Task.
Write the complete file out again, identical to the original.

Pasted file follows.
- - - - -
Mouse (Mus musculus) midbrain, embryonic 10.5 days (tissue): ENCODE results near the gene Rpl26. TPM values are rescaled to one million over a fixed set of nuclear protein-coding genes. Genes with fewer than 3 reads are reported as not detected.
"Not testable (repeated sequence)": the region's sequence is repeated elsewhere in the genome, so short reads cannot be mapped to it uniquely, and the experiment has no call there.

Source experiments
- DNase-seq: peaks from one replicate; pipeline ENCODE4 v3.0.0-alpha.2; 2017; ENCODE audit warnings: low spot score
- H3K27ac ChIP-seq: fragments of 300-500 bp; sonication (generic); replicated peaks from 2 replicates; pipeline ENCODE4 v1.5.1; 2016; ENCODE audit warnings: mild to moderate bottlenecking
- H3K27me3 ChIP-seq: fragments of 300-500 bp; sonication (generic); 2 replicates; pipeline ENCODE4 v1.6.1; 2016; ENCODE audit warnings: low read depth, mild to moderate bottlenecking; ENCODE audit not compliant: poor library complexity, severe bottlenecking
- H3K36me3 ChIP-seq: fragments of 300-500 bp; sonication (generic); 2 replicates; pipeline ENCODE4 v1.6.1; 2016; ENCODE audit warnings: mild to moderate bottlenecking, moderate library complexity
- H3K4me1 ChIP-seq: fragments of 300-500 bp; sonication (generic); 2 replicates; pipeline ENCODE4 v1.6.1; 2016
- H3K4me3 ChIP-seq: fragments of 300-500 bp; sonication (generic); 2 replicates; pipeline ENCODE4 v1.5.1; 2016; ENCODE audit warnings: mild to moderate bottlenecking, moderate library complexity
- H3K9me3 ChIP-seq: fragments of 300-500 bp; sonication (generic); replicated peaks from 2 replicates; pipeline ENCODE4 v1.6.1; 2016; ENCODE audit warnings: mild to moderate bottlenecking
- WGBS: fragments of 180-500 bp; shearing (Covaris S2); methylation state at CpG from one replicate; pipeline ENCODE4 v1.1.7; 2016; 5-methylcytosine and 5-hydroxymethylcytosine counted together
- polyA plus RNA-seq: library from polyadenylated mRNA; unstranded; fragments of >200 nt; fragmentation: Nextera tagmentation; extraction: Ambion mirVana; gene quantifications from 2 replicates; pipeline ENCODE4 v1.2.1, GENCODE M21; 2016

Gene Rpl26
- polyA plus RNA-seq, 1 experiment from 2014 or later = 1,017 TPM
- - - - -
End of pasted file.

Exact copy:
Mouse (Mus musculus) midbrain, embryonic 10.5 days (tissue): ENCODE results near the gene Rpl26. TPM values are rescaled to one million over a fixed set of nuclear protein-coding genes. Genes with fewer than 3 reads are reported as not detected.
"Not testable (repeated sequence)": the region's sequence is repeated elsewhere in the genome, so short reads cannot be mapped to it uniquely, and the experiment has no call there.

Source experiments
- DNase-seq: peaks from one replicate; pipeline ENCODE4 v3.0.0-alpha.2; 2017; ENCODE audit warnings: low spot score
- H3K27ac ChIP-seq: fragments of 300-500 bp; sonication (generic); replicated peaks from 2 replicates; pipeline ENCODE4 v1.5.1; 2016; ENCODE audit warnings: mild to moderate bottlenecking
- H3K27me3 ChIP-seq: fragments of 300-500 bp; sonication (generic); 2 replicates; pipeline ENCODE4 v1.6.1; 2016; ENCODE audit warnings: low read depth, mild to moderate bottlenecking; ENCODE audit not compliant: poor library complexity, severe bottlenecking
- H3K36me3 ChIP-seq: fragments of 300-500 bp; sonication (generic); 2 replicates; pipeline ENCODE4 v1.6.1; 2016; ENCODE audit warnings: mild to moderate bottlenecking, moderate library complexity
- H3K4me1 ChIP-seq: fragments of 300-500 bp; sonication (generic); 2 replicates; pipeline ENCODE4 v1.6.1; 2016
- H3K4me3 ChIP-seq: fragments of 300-500 bp; sonication (generic); 2 replicates; pipeline ENCODE4 v1.5.1; 2016; ENCODE audit warnings: mild to moderate bottlenecking, moderate library complexity
- H3K9me3 ChIP-seq: fragments of 300-500 bp; sonication (generic); replicated peaks from 2 replicates; pipeline ENCODE4 v1.6.1; 2016; ENCODE audit warnings: mild to moderate bottlenecking
- WGBS: fragments of 180-500 bp; shearing (Covaris S2); methylation state at CpG from one replicate; pipeline ENCODE4 v1.1.7; 2016; 5-methylcytosine and 5-hydroxymethylcytosine counted together
- polyA plus RNA-seq: library from polyadenylated mRNA; unstranded; fragments of >200 nt; fragmentation: Nextera tagmentation; extraction: Ambion mirVana; gene quantifications from 2 replicates; pipeline ENCODE4 v1.2.1, GENCODE M21; 2016

Gene Rpl26
- polyA plus RNA-seq, 1 experiment from 2014 or later = 1,017 TPM